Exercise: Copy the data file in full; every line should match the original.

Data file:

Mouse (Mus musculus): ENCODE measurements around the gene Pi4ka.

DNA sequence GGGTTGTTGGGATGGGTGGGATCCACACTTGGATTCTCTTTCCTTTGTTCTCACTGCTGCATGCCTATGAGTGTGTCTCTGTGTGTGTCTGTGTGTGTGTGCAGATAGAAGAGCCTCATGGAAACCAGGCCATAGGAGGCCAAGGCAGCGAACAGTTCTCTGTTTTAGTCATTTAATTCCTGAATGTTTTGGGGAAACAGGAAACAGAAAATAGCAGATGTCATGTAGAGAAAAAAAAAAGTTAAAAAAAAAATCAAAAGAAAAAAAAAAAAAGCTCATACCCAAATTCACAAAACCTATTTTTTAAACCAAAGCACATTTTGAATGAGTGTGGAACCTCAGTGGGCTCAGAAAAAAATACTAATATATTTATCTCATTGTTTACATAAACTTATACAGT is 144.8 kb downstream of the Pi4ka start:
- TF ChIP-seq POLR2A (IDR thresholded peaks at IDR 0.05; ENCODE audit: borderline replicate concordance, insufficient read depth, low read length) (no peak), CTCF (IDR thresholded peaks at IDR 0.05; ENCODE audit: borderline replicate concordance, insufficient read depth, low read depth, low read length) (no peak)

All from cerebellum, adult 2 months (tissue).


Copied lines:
Mouse (Mus musculus): ENCODE measurements around the gene Pi4ka.

DNA sequence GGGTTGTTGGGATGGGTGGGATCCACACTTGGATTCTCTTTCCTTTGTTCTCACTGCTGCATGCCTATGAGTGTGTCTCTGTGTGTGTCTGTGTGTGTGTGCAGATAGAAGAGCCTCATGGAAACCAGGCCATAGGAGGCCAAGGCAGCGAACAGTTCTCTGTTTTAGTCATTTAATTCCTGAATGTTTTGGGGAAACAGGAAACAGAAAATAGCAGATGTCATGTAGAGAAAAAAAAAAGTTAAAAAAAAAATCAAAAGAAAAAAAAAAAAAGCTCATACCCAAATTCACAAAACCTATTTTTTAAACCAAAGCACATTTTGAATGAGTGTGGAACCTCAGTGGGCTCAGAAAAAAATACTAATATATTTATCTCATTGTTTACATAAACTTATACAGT is 144.8 kb downstream of the Pi4ka start:
- TF ChIP-seq POLR2A (IDR thresholded peaks at IDR 0.05; ENCODE audit: borderline replicate concordance, insufficient read depth, low read length) (no peak), CTCF (IDR thresholded peaks at IDR 0.05; ENCODE audit: borderline replicate concordance, insufficient read depth, low read depth, low read length) (no peak)

All from cerebellum, adult 2 months (tissue).